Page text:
Saturday, June 17, 2017

Hiring an architect

We closed on our Suncadia lot on Friday. On Monday, we hired an architect. Never let it be said that we “sat on our lot”!

Actually, I was living in two distinct worlds when the email came through on Wednesday, prompting us to wire money and sign documents for a Friday closing. I was in Ashland, Oregon dealing with the aftermath of my father’s death which shook our world last February (something I will write about soon… many posts have been started, but none completed). I had to quickly switch gears to manage an on-time closing, with Tom and I in different locations and no available printer or scanner, an endeavor which rivaled the craziness of my years as a Senior Project Manager at Microsoft!

But we did close, and now we own TWO properties at Suncadia! (Want one?)

Working back from our goal of celebrating Thanksgiving, 2018 with family in our new home, we knew that we’d have to hire an architect very soon after closing, so we interviewed three of them while we were in escrow.

If you drive around Suncadia or Tumble Creek, you’ll see these signs in front of any home being built.

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On these signs, you’ll see the selected builder, architect, and landscape architect. We noticed the names of three architects over and over: Nash and Associates, Page and Beard Architects, and Rick Jones and Associates. (There are others, but these three seemed to be the most prominent.) We interviewed all three. And we really liked all three! Of course they were all completely familiar with the building process at Suncadia, and all of them showed us beautiful homes and floor plans of Suncadia homes they had designed. While there are no restrictions on which architect or builder owners use to build at Suncadia, we certainly didn’t want to hire someone who had not built there before. Why re-invent the wheel? So we confined our consideration to what seemed to be the three most prominent architects at Suncadia.

In the end, our decision came down to three factors: 1.) the architects enthusiasm (or lack thereof) for working in consort with Tom (a frustrated and creative architect wannabe) and his ideas, 2.) price and pricing structure, and 3.) sheer gut feeling.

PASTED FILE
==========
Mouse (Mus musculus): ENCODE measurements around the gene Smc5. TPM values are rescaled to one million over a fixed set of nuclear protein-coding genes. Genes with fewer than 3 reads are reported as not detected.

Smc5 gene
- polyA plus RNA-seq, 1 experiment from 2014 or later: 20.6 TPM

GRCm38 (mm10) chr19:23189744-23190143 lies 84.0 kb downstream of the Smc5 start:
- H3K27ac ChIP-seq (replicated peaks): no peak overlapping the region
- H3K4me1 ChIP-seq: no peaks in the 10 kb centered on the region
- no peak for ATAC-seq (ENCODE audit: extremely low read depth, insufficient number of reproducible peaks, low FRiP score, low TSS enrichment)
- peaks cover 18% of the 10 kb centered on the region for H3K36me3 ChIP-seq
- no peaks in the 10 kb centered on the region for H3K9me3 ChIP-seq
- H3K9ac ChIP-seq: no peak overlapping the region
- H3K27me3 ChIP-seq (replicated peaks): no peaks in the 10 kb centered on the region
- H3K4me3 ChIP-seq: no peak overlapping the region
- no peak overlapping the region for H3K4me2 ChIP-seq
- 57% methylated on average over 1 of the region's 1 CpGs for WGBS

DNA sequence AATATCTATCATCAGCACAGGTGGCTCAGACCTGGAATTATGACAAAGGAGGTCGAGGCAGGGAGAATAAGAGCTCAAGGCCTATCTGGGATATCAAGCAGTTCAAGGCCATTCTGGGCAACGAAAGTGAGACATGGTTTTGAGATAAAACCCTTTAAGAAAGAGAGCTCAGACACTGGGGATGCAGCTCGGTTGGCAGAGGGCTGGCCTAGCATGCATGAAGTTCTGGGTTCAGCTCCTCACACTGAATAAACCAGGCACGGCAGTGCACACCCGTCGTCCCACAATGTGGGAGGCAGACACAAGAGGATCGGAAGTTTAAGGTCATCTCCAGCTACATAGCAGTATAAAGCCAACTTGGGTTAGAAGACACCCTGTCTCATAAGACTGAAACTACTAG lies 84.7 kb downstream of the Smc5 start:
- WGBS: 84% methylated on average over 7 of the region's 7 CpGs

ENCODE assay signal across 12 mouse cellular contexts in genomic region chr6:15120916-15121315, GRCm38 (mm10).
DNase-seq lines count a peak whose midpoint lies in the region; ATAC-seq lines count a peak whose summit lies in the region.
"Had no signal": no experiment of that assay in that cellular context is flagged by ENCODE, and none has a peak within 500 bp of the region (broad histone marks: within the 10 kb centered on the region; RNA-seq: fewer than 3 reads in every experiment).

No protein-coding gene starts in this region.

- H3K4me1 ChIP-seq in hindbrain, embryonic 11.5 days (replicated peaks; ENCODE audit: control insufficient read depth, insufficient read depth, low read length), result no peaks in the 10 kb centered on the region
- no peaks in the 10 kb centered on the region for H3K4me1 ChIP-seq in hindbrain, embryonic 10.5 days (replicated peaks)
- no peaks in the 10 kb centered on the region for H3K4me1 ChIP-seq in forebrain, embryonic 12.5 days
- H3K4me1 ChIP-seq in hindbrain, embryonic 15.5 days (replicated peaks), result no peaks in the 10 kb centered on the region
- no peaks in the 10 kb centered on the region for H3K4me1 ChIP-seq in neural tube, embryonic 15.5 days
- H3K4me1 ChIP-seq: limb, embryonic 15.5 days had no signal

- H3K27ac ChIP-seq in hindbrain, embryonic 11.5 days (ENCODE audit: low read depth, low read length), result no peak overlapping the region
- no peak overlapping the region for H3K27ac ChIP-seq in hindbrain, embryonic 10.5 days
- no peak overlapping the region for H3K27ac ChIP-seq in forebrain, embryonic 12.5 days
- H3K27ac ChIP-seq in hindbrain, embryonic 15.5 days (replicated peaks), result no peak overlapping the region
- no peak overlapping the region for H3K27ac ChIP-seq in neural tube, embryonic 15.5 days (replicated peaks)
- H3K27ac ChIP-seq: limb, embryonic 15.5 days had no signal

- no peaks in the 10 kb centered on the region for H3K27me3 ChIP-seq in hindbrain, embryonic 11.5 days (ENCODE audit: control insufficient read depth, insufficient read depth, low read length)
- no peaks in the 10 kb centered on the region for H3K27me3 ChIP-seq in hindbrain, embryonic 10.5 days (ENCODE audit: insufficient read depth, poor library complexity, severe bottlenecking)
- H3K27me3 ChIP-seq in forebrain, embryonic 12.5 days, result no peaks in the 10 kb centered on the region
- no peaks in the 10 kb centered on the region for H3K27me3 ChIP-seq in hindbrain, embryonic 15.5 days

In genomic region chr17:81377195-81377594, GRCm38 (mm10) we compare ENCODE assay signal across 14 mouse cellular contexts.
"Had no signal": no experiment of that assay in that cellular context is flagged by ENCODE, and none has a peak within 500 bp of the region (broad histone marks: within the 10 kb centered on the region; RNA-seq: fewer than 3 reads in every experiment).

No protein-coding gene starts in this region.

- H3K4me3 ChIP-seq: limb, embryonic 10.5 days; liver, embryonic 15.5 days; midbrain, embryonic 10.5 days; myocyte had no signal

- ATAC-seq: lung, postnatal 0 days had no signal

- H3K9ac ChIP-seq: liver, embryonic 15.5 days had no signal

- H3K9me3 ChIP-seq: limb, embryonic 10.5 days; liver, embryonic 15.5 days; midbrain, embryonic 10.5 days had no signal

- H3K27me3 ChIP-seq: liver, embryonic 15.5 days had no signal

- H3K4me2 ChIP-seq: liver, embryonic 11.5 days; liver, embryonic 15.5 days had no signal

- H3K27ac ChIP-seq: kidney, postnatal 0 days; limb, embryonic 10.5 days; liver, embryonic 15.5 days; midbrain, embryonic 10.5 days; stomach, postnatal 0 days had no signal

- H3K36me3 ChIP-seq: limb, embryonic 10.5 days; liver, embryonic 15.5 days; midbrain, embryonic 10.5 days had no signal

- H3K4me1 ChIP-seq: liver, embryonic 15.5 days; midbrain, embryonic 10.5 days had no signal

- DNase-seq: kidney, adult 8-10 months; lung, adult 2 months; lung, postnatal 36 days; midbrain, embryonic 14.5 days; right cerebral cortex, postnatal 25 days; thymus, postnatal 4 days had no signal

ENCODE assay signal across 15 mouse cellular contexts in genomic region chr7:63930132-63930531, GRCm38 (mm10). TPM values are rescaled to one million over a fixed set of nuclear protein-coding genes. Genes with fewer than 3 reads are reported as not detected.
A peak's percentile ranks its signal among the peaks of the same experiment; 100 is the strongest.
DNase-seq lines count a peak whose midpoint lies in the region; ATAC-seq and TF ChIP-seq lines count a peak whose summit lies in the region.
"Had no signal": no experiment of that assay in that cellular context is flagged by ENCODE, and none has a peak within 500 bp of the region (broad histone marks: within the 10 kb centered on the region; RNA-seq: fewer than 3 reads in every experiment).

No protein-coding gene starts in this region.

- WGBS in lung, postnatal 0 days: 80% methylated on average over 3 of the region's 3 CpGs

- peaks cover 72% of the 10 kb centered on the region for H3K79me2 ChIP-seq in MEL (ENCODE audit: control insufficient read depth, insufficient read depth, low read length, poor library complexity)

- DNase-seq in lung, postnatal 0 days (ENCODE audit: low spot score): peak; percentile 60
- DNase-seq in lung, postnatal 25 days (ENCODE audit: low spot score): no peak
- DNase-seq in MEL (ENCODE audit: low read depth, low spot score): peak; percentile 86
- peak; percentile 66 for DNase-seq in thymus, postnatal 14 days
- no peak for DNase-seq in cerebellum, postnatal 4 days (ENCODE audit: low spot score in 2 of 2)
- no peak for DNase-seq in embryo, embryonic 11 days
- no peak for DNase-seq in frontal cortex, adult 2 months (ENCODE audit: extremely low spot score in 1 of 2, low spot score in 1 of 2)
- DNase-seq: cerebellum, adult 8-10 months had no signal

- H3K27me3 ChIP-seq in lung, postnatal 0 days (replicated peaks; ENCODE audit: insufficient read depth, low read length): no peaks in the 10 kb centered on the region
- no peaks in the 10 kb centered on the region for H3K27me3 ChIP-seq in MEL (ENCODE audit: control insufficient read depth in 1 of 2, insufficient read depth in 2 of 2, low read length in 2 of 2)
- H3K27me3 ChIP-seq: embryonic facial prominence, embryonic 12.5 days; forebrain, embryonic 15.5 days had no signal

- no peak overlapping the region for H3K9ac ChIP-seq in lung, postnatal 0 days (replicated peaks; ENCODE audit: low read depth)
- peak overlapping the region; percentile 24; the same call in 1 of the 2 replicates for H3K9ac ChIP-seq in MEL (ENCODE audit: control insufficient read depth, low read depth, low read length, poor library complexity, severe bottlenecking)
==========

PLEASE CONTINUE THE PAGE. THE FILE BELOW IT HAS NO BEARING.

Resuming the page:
All three were quite willing to work with Tom and were open to his creative ideas and input. But one was enthusiastic about it and in the interview seemed to mesh really well, taking each others ideas and building on them together. In terms of pricing structure, two architects charge per square foot and complexity of plan, while one has a flat fee. And in terms of gut feeling – well, after each interview (we did one per week), we left feeling really good about the architect himself, liked everything he presented to us, and concluded that we could very easily and happily work with him.

In the end, we hired Rick Jones. In the interview, Rick and Tom exchanged creative ideas easily and at one point, after Tom shared his idea of a two-tired rear patio with a water structure flowing from the fire pit down to a lower patio, Rick put down his pen, and said to Tom, “I want to work with you!” Then, as Rick presented his idea of a small bunk room off the upstairs hall, with individual closets and a barn door, Tom and I both individually thought, “I want to work with him!’ Rick’s pricing structure is a flat fee, which appeals to me since I hate nickel and diming a process like this or holding back for fear of a new charge.

I am very sure that we would be very happy with any of the three main Suncadia architects. Our decision was a subjective one that felt right for us, but I don’t think you can go wrong with any architect who regularly designs Suncadia homes and who is highly regarded by the real estate team and preferred Suncadia builders – which is a very good place to begin!

Next: the property survey!  That should take place within the next three weeks. Stay tuned…

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1 comment:

Tonya said...

So exciting! I'm going to really enjoy reading about all of your progress. It's quite an experience, I know!!

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